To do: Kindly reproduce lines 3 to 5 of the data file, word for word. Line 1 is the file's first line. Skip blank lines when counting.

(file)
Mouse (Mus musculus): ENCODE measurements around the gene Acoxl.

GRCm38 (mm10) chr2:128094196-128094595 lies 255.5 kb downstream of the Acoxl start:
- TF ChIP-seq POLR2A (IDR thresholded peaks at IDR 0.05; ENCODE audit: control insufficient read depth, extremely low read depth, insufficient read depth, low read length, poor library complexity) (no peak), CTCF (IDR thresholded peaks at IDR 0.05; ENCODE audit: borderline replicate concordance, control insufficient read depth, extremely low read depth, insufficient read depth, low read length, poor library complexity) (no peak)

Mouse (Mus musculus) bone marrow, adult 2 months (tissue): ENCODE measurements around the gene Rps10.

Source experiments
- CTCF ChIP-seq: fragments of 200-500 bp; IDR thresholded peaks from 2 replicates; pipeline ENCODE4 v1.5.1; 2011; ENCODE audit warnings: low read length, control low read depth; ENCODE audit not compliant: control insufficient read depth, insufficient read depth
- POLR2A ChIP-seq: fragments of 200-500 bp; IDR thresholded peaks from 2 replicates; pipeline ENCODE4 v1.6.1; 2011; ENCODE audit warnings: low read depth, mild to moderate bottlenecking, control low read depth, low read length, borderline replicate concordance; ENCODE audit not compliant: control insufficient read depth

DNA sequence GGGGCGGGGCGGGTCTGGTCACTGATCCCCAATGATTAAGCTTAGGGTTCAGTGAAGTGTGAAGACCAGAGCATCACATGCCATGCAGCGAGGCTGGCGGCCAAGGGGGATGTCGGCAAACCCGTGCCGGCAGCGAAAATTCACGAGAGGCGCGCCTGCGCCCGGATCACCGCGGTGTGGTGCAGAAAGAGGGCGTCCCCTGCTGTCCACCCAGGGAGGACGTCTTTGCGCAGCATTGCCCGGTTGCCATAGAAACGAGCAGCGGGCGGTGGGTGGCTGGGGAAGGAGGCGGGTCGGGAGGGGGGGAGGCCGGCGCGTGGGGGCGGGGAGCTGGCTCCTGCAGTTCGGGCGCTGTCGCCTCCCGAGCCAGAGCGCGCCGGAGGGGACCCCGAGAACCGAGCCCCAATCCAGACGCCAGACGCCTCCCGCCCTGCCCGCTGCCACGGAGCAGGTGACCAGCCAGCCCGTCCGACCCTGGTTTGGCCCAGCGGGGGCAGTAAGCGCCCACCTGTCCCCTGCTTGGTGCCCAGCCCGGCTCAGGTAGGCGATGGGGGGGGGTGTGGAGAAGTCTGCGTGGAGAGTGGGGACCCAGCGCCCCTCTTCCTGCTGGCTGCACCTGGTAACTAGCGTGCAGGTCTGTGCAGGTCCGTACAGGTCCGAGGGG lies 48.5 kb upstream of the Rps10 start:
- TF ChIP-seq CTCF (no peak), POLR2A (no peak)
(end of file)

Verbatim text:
- TF ChIP-seq POLR2A (IDR thresholded peaks at IDR 0.05; ENCODE audit: control insufficient read depth, extremely low read depth, insufficient read depth, low read length, poor library complexity) (no peak), CTCF (IDR thresholded peaks at IDR 0.05; ENCODE audit: borderline replicate concordance, control insufficient read depth, extremely low read depth, insufficient read depth, low read length, poor library complexity) (no peak)

Mouse (Mus musculus) bone marrow, adult 2 months (tissue): ENCODE measurements around the gene Rps10.

Source experiments